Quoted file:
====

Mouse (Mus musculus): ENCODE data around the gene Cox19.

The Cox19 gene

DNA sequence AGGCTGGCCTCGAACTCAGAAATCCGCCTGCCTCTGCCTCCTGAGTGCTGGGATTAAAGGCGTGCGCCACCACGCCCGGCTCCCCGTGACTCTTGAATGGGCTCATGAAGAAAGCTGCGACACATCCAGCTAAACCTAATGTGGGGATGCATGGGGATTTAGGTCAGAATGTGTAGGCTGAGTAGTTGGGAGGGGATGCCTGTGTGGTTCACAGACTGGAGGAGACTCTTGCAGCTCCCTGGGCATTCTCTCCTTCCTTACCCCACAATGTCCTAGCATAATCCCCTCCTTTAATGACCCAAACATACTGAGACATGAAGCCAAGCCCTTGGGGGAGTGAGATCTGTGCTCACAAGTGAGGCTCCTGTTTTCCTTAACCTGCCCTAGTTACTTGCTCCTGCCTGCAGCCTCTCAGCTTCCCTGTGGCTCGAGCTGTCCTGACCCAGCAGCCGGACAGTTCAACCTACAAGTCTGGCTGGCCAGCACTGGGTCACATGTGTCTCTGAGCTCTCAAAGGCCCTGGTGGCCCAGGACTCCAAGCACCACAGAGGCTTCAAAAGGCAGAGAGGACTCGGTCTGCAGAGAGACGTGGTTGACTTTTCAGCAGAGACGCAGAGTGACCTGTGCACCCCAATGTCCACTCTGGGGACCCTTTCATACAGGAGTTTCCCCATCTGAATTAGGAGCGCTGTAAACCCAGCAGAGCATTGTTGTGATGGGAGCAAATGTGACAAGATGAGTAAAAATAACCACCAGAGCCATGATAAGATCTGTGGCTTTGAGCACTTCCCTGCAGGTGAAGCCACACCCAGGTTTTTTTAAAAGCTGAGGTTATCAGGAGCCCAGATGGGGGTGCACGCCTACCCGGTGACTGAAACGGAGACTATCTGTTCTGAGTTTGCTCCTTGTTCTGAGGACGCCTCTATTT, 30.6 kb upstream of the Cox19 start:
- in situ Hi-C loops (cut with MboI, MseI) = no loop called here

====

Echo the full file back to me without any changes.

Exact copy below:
Mouse (Mus musculus): ENCODE data around the gene Cox19.

The Cox19 gene

DNA sequence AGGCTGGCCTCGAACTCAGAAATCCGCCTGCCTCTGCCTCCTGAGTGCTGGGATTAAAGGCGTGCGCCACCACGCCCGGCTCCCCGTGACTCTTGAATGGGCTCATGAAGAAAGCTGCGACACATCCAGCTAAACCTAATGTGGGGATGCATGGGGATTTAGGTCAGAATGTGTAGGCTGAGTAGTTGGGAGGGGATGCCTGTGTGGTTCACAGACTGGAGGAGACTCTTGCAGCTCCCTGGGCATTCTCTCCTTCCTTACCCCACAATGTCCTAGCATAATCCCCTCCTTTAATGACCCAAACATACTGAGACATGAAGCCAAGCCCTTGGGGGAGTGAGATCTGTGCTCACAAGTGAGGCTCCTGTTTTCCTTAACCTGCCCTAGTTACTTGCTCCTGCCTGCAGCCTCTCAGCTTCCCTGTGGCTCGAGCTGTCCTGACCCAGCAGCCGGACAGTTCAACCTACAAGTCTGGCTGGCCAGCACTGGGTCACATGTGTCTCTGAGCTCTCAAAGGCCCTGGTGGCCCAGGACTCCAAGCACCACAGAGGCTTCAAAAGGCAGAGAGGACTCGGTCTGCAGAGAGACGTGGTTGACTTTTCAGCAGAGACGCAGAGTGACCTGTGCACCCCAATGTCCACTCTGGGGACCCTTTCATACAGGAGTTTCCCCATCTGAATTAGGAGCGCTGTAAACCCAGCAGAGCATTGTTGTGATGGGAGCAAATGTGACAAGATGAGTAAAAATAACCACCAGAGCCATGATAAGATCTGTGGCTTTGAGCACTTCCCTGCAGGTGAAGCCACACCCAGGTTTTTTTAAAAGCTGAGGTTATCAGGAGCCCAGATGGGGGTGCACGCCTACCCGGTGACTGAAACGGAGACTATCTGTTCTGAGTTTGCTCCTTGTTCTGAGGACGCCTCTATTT, 30.6 kb upstream of the Cox19 start:
- in situ Hi-C loops (cut with MboI, MseI) = no loop called here